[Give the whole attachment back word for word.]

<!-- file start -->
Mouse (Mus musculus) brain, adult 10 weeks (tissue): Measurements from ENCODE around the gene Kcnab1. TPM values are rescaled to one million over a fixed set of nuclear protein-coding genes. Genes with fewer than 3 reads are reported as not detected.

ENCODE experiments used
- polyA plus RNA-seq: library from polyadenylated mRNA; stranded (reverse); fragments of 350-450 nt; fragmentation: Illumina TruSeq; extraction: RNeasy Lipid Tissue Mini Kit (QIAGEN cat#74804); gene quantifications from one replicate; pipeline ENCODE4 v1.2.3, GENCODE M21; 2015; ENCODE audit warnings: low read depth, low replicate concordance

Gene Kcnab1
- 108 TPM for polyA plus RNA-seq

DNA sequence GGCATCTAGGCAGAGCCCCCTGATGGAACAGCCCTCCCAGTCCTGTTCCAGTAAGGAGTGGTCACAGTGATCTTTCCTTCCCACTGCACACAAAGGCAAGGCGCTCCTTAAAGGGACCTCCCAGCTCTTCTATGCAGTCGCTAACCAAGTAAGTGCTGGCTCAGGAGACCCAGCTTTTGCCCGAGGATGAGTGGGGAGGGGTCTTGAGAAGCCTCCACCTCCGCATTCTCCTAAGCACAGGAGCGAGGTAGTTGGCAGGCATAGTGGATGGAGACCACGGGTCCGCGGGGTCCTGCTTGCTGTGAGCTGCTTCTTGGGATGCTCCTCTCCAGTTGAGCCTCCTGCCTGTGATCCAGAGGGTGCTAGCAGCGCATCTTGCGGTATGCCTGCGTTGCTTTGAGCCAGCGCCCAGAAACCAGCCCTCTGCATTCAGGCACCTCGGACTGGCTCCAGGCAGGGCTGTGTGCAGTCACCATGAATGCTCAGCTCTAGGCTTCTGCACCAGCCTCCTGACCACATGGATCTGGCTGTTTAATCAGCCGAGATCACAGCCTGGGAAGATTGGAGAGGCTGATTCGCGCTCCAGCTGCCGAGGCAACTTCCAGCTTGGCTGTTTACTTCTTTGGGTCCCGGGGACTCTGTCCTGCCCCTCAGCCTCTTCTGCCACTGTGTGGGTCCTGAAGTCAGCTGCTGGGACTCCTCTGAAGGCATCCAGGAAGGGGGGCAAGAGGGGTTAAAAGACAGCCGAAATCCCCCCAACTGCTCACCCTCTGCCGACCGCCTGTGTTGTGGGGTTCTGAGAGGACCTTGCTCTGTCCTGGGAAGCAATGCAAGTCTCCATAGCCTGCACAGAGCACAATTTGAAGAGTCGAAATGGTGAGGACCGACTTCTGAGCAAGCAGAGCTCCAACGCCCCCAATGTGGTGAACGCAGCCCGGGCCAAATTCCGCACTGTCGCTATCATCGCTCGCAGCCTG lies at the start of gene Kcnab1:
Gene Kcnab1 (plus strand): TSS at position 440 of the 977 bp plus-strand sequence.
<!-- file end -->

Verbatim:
Mouse (Mus musculus) brain, adult 10 weeks (tissue): Measurements from ENCODE around the gene Kcnab1. TPM values are rescaled to one million over a fixed set of nuclear protein-coding genes. Genes with fewer than 3 reads are reported as not detected.

ENCODE experiments used
- polyA plus RNA-seq: library from polyadenylated mRNA; stranded (reverse); fragments of 350-450 nt; fragmentation: Illumina TruSeq; extraction: RNeasy Lipid Tissue Mini Kit (QIAGEN cat#74804); gene quantifications from one replicate; pipeline ENCODE4 v1.2.3, GENCODE M21; 2015; ENCODE audit warnings: low read depth, low replicate concordance

Gene Kcnab1
- 108 TPM for polyA plus RNA-seq

DNA sequence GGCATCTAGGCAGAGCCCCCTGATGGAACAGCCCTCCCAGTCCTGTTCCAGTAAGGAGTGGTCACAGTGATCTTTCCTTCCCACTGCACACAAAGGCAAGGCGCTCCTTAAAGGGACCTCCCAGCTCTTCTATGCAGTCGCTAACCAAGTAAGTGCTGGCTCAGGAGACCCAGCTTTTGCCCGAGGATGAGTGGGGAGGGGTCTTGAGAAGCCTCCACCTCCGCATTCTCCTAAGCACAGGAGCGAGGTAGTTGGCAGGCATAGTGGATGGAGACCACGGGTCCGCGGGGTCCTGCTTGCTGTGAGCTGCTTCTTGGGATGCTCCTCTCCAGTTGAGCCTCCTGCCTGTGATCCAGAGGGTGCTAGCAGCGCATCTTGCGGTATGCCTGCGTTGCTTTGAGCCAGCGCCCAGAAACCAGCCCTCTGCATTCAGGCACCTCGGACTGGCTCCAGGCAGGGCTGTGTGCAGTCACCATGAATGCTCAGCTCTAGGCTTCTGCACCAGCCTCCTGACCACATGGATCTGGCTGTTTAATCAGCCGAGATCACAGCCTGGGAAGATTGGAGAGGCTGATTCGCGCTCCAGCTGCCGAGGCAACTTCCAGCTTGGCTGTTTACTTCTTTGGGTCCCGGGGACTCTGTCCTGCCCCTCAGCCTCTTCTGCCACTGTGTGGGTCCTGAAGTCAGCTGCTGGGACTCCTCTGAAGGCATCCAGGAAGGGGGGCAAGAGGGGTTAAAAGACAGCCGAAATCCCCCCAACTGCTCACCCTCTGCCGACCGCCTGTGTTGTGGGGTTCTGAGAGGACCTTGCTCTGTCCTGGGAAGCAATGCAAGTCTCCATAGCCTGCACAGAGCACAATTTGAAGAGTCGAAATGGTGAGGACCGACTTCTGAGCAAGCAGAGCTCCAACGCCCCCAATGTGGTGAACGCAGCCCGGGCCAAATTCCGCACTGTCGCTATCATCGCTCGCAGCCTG lies at the start of gene Kcnab1:
Gene Kcnab1 (plus strand): TSS at position 440 of the 977 bp plus-strand sequence.